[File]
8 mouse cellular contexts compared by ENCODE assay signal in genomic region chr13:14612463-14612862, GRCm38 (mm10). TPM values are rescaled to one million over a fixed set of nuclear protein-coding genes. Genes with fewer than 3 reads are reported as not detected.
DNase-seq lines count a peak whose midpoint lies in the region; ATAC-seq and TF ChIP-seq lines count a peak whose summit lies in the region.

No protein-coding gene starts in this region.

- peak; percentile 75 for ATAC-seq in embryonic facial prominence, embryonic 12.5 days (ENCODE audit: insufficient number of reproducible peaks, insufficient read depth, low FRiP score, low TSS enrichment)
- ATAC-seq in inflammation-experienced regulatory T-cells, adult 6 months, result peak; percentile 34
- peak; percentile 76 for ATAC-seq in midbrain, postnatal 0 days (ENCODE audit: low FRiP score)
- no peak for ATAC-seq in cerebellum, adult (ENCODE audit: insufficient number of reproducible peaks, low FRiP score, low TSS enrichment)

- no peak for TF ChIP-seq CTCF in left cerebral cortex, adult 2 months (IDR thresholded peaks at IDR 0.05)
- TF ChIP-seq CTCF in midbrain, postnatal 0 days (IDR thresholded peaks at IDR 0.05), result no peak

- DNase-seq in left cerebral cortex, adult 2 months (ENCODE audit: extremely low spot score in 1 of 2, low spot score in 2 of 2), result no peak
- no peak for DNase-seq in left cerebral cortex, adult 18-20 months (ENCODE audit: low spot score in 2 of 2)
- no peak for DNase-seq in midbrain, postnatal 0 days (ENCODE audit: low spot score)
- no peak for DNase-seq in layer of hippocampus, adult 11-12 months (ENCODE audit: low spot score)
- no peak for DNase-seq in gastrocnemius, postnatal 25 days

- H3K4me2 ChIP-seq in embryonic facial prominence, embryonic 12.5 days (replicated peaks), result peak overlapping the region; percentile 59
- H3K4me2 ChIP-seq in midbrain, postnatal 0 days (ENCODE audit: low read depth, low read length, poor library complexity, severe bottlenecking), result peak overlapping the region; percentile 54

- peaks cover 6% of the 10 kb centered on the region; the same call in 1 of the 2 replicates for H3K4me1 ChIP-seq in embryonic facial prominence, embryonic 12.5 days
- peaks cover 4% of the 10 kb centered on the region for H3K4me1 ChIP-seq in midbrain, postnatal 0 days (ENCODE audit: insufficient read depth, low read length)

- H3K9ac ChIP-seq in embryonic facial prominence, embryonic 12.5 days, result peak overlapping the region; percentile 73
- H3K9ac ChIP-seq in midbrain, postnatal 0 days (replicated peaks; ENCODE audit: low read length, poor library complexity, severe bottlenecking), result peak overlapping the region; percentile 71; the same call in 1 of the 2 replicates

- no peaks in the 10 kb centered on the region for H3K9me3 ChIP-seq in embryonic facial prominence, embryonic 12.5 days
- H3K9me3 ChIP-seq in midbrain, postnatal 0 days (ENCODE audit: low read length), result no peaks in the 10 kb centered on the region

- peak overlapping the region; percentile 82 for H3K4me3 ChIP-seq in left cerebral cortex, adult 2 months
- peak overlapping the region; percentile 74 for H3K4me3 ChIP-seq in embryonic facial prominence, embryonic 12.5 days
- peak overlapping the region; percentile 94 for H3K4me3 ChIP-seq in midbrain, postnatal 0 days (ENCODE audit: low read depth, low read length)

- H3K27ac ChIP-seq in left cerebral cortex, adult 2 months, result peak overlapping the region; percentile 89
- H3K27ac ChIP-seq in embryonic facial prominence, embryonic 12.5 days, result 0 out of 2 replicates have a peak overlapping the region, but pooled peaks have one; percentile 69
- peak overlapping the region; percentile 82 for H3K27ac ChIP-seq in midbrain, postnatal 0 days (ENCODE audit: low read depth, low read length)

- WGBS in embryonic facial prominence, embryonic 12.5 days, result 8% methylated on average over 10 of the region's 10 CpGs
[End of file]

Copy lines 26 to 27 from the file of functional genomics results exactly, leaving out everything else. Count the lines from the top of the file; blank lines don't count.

- H3K27ac ChIP-seq in left cerebral cortex, adult 2 months, result peak overlapping the region; percentile 89
- H3K27ac ChIP-seq in embryonic facial prominence, embryonic 12.5 days, result 0 out of 2 replicates have a peak overlapping the region, but pooled peaks have one; percentile 69